When working as a postpartum and pregnancy counsellor, I often asked women to imagine taking a piece of clay and creating a beautiful piece of artwork. Imagine spending time and effort creating something you were really proud of and then imagine crumpling the clay back up into a ball… That is how you have to think of a birth plan. It’s fine to spend time and effort creating one, but you need to be able to let go and throw it out the window if needed, for the safety of your baby.
So with my first pregnancy, I had no real birth plan. All I knew was that I wanted an epidural, and I did not want to feel any pain.
But ultimately, any plan I would have made wouldn’t have mattered anyway, because an emergency c-section was required. The moment came when making sure my baby came out alive and healthy was the only consideration. And sadly, I was not able to be awake for the birth of my first child and my husband was not able to be present in the delivery room for the birth. But my son was born into this world healthy — which ultimately was all that mattered.
There is a lot of grief that can go along with pregnancy, labour, and the delivery you thought you were going to have. Despite not having a birth plan, I still have a lot of grief about my birth experience. Grief that I could not be awake for my son’s delivery, that I wasn’t the first or even second person to hold him, that I wasn’t there when my husband shared his name with our family, that I missed the first 2 hours of his life (as I was still under general anesthetic). And those feelings can be hard to manage.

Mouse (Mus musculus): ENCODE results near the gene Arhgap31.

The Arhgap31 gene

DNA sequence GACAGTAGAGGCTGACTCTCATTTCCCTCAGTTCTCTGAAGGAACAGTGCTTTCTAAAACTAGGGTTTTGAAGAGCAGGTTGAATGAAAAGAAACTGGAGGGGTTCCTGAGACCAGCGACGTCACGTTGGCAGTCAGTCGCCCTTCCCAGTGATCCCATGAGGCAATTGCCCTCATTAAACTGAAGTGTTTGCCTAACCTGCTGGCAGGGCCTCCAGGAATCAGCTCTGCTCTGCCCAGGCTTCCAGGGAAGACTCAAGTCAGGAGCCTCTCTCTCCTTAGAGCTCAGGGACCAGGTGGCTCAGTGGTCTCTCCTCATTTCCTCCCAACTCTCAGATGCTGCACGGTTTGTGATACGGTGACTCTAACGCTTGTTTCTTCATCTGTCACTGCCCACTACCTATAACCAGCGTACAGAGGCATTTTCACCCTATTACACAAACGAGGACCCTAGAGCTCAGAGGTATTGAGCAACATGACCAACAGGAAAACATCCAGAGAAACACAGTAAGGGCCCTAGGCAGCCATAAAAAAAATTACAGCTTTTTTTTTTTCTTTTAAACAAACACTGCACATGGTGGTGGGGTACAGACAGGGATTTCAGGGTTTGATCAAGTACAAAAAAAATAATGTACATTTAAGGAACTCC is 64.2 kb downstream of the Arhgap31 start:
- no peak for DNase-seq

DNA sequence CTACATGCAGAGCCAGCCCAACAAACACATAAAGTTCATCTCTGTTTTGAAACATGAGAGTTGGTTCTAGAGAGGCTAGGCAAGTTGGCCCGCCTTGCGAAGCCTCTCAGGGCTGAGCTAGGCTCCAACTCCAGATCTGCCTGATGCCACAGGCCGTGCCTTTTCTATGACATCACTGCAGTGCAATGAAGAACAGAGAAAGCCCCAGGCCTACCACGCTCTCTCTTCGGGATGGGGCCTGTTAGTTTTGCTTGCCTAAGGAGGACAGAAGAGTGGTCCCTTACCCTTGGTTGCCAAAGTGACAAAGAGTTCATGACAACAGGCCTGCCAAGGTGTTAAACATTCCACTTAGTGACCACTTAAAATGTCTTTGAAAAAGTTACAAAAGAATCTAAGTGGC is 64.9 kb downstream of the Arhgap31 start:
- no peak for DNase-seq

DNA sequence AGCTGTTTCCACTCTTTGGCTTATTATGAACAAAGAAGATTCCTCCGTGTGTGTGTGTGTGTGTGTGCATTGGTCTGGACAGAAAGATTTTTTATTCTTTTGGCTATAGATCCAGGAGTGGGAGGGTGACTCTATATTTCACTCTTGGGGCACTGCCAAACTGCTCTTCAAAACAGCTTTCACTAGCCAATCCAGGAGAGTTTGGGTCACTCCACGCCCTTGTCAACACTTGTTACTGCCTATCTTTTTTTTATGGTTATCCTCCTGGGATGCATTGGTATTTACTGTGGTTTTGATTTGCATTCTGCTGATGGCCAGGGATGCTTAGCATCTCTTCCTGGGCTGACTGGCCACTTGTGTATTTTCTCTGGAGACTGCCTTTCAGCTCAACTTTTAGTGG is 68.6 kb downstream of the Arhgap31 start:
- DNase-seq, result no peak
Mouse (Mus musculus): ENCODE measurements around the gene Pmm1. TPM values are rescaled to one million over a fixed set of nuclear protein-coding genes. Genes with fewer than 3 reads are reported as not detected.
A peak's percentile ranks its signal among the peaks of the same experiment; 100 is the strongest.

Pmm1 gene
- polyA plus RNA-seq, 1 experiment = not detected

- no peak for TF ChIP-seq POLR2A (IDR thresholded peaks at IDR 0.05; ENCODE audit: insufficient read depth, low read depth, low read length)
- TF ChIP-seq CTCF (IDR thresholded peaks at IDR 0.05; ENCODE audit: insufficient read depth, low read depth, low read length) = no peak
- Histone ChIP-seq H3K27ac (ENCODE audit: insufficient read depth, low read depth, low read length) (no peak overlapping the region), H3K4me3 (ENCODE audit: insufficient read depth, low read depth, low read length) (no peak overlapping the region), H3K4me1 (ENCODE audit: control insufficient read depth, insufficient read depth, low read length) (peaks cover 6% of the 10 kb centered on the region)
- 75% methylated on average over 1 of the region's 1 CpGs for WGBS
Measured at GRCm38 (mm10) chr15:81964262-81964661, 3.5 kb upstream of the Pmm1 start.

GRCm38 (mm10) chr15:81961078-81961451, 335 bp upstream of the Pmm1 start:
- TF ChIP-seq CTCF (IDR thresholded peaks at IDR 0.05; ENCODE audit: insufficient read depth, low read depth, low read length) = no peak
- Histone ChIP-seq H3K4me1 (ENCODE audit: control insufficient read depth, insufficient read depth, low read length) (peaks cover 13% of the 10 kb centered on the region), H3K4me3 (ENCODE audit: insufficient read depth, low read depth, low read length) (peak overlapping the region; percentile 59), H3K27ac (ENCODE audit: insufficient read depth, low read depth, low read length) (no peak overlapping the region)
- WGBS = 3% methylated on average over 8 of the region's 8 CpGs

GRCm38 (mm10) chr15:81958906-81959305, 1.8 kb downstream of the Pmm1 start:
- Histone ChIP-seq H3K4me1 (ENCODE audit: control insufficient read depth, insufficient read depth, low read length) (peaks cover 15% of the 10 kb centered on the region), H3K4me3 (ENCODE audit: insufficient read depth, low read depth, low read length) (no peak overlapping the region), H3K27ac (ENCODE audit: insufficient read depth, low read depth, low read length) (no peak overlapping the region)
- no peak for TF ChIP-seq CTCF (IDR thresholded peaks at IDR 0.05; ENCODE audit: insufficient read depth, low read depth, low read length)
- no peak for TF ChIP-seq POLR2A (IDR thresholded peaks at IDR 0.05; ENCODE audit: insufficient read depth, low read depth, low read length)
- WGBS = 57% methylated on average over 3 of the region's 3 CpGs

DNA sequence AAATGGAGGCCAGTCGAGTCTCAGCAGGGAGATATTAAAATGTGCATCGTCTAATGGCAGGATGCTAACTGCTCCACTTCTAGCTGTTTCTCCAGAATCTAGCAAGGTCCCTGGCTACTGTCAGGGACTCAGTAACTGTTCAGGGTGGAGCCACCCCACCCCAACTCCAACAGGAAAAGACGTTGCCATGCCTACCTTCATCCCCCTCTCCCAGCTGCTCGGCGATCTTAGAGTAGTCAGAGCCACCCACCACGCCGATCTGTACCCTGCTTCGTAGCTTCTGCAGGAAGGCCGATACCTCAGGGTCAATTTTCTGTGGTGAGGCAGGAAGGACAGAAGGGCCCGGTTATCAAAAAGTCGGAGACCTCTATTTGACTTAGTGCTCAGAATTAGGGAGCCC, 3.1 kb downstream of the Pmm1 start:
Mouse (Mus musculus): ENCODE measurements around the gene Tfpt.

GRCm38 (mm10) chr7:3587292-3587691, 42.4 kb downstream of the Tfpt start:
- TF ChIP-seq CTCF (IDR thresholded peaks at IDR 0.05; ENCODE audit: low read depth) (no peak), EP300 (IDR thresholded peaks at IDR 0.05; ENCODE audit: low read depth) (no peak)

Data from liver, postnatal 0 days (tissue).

Pregnancy and labour can be so beautiful, but there are many complex feelings that are intertwined with it all. Once your baby is born everyone expects that you will be happy, but the truth is, for some, this transition can also feel like trauma. You might be struggling to adjust to a new version of yourself, feel the grief of your “ideal birth experience”, or feel a loss once your pregnancy is over.
The important thing to remember is that your feelings are valid. Please, don’t suffer alone. Reach out, ask for help. Talk about your experience.
Know that you are not alone. I understand, and I am here to support you.
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